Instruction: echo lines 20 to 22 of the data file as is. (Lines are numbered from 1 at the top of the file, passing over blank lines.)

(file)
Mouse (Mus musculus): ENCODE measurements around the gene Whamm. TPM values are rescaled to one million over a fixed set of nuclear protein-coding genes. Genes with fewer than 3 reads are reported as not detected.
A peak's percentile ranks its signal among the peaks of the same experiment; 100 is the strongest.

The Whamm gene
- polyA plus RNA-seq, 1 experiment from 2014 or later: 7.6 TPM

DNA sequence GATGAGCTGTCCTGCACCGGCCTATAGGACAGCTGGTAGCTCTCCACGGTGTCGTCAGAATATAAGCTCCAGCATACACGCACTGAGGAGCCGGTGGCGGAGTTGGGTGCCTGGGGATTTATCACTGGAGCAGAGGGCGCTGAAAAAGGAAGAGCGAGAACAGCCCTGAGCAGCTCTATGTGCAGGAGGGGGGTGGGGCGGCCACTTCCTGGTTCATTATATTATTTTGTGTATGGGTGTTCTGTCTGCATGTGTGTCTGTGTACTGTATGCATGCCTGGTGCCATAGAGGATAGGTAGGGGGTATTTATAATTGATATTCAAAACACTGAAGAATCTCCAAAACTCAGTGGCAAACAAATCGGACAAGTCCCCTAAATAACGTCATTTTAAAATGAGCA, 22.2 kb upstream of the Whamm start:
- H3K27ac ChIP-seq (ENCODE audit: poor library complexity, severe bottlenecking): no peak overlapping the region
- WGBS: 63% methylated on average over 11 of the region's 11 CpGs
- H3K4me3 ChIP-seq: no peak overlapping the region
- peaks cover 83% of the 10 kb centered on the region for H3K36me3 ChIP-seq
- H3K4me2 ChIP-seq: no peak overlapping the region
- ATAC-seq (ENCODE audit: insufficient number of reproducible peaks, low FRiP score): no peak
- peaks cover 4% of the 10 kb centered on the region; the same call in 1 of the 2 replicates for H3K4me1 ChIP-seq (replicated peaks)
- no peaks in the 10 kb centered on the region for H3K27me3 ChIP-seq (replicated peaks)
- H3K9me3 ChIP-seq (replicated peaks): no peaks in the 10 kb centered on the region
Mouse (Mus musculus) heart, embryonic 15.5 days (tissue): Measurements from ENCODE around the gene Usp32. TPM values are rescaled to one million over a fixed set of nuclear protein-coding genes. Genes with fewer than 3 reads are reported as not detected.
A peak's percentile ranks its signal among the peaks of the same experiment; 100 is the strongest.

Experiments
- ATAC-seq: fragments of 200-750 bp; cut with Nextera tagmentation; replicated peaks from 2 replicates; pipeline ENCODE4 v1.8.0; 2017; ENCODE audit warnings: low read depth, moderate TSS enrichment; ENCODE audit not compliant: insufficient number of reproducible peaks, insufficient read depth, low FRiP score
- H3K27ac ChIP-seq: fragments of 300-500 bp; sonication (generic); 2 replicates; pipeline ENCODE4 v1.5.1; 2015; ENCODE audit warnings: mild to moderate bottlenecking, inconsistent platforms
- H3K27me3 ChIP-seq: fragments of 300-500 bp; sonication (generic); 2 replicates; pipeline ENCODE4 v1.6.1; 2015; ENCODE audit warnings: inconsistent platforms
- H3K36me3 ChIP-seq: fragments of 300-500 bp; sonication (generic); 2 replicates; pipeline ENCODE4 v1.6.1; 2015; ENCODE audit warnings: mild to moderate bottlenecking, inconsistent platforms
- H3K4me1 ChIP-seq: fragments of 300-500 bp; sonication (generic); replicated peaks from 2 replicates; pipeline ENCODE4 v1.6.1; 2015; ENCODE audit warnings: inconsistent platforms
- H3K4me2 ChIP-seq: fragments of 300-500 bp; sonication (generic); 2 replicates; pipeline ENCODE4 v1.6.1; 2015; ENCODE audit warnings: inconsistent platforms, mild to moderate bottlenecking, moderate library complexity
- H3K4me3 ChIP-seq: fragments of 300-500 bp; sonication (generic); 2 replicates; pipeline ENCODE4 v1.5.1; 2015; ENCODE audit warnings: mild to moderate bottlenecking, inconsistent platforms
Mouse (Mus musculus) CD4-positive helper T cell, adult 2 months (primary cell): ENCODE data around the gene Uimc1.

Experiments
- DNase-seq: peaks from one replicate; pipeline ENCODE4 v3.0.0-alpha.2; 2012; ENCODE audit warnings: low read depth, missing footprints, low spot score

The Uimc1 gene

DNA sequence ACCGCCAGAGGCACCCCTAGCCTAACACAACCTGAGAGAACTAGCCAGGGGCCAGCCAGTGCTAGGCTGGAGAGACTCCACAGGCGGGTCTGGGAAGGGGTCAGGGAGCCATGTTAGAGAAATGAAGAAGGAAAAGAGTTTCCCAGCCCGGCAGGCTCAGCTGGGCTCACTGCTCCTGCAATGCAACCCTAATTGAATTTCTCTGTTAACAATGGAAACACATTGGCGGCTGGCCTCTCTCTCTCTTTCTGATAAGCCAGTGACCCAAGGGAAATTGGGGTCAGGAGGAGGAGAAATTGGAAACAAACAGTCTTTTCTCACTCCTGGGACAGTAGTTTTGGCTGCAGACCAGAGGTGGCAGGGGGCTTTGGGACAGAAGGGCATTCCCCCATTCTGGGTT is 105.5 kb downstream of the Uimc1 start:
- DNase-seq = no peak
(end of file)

- H3K27me3 ChIP-seq: fragments of 300-500 bp; sonication (generic); 2 replicates; pipeline ENCODE4 v1.6.1; 2015; ENCODE audit warnings: inconsistent platforms
- H3K36me3 ChIP-seq: fragments of 300-500 bp; sonication (generic); 2 replicates; pipeline ENCODE4 v1.6.1; 2015; ENCODE audit warnings: mild to moderate bottlenecking, inconsistent platforms
- H3K4me1 ChIP-seq: fragments of 300-500 bp; sonication (generic); replicated peaks from 2 replicates; pipeline ENCODE4 v1.6.1; 2015; ENCODE audit warnings: inconsistent platforms